In recent years, the special operations community has been experiencing a noticeable withdrawal of operators from the military. This alarming pattern is being seen across all branches, proving it is not an isolated incident. The question is, why is this happening?

To answer this question, the first thing that needs to be understood is what the normal op-tempo is for a special operator. In Naval Special Warfare, on average, an individual will spend approximately a year and a half training before heading off to a six-month deployment. This year and a half of training is not limited to a Monday-Friday schedule, where you go home at five and have weekends off. Instead, the pre-deployment workup consists of many training trips, where operators are gone for weeks and months on end. Special Operations troops have been worked extremely hard in recent years with some averaging more time on deployment than at home. When units deploy, they may either go to an active combat zone or a peaceful place like Europe to work with allies — it just depends.

So, imagine going through over a year of demanding training, just to go sit on your ass and do nothing for six months in a friendly country; that’s not what these guys signed up for. On the other hand, if a unit does go on a combat deployment and experiences tough losses this can also be tough to cope with. Combine these realities with bad leadership and stupid decisions and rules and you create a perfect storm of misery and frustration. Repeat this cycle for a few years and you may have some operators ready to get out after their contract is up.

It’s important to understand that many individuals that enter into special operations already have college degrees, families, and lucrative opportunities in the real-world. But, they volunteered for special operations because they wanted to be with the best and be a part of something greater than themselves. A lot of these guys are not “yes men” and have little patience for bullshit. Even at the special operations level, there are incompetent leaders and bad policies. These types of personalities mixed with less than ideal situations can be detrimental to the morale and attitude of operators.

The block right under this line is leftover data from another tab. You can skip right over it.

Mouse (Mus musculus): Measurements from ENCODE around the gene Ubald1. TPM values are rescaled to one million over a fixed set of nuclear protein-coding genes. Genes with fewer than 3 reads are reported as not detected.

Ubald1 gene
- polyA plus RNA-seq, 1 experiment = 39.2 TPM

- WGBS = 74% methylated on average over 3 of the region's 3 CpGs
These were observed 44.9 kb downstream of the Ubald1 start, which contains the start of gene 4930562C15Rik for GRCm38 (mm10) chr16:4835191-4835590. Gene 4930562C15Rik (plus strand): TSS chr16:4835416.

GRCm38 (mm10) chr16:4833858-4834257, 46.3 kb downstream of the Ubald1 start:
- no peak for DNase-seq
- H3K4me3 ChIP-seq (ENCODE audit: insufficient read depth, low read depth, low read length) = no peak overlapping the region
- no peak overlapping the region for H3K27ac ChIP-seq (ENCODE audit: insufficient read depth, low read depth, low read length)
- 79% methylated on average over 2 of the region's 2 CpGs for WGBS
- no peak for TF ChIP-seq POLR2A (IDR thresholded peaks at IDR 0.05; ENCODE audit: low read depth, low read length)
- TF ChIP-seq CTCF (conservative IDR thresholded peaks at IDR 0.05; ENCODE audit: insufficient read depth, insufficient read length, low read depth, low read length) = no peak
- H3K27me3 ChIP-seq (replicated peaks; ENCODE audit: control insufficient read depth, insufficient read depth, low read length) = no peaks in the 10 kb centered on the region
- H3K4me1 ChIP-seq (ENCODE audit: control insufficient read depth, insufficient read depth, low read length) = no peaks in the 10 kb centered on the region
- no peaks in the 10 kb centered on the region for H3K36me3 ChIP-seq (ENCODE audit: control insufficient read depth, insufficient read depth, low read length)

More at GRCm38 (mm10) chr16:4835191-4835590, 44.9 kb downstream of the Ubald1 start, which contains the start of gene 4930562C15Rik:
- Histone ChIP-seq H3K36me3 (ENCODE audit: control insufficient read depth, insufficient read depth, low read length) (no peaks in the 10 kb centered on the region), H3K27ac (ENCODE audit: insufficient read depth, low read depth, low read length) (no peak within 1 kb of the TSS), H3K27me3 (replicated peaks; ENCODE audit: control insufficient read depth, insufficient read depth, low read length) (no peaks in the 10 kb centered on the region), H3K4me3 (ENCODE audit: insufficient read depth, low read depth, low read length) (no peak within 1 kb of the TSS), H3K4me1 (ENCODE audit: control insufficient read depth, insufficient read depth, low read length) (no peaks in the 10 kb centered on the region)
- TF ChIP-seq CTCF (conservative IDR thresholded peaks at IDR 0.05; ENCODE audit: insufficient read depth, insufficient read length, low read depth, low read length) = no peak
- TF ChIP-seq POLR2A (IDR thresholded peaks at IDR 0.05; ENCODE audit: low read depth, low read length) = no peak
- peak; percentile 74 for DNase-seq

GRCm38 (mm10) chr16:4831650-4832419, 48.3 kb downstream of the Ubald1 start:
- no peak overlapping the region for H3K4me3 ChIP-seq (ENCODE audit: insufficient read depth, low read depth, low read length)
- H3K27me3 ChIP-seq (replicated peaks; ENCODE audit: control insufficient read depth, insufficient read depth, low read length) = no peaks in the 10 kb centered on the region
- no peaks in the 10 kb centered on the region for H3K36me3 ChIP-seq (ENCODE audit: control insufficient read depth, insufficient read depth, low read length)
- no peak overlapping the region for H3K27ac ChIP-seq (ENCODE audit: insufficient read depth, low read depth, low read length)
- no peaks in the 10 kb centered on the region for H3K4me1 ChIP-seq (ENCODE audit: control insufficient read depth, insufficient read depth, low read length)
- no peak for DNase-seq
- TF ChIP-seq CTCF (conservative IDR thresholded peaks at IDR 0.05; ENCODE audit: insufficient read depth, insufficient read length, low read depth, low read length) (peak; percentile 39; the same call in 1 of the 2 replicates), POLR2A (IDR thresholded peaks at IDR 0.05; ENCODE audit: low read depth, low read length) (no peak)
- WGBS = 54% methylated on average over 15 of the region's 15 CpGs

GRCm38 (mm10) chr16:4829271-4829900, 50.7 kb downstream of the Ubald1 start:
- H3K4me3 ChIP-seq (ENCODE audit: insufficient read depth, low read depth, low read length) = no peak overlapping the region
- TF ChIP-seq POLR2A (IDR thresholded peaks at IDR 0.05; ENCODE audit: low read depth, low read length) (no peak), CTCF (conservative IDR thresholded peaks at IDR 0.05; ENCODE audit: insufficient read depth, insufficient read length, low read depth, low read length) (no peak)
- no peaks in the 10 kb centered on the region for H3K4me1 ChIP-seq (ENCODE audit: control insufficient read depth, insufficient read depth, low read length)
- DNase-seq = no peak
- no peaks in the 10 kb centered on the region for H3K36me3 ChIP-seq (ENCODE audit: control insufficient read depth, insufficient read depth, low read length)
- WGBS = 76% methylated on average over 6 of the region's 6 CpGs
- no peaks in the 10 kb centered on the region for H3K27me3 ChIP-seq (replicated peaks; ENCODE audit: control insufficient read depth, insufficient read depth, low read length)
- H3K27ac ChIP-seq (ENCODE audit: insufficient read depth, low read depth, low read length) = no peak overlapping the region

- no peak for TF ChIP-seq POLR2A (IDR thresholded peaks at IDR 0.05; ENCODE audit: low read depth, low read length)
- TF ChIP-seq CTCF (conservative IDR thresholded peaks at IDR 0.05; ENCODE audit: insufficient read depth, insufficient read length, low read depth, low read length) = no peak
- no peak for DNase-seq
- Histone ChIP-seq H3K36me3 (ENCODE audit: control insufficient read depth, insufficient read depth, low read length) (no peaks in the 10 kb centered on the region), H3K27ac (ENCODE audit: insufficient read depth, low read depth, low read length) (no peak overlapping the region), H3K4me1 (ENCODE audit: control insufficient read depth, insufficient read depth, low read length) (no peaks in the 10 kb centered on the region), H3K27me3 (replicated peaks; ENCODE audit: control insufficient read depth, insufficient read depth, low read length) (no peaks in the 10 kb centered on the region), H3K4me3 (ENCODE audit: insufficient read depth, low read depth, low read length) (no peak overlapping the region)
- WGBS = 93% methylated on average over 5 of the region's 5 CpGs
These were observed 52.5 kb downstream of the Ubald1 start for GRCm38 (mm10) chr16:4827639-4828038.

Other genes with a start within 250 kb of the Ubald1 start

Many of these individuals know their worth in the outside world and recognize the value that their military service brings to their resume. The average salary for an operator is $70k a year, and while this is by no means a bad number, individuals, especially those with college degrees, know that they can demand a salary well into the six figures. This is just one of the facts that makes it hard for guys to want to stay in if they have become frustrated with their situation. The special operations community has acknowledged this issue, which is why they oftentimes offer very impressive reenlistment bonuses.

Now, not everyone gets out because they are pissed off. Many came into the military because they wanted to check the box and had the desire to give back to their country. Some leave because they want to pursue further education and new challenges and opportunities. Others just get tired of being away from home and want to spend more time with their families. Recently, SOCOM placed new limits on how many days operators are permitted to be deployed in a rotational period.

The departure of special operations members is not taken lightly. SOCOM is a small community; it invests a lot of money and time to train and maintain its operators. These issues have been noted at the highest levels and actions are being taken to improve the lifestyle and welfare of the operators.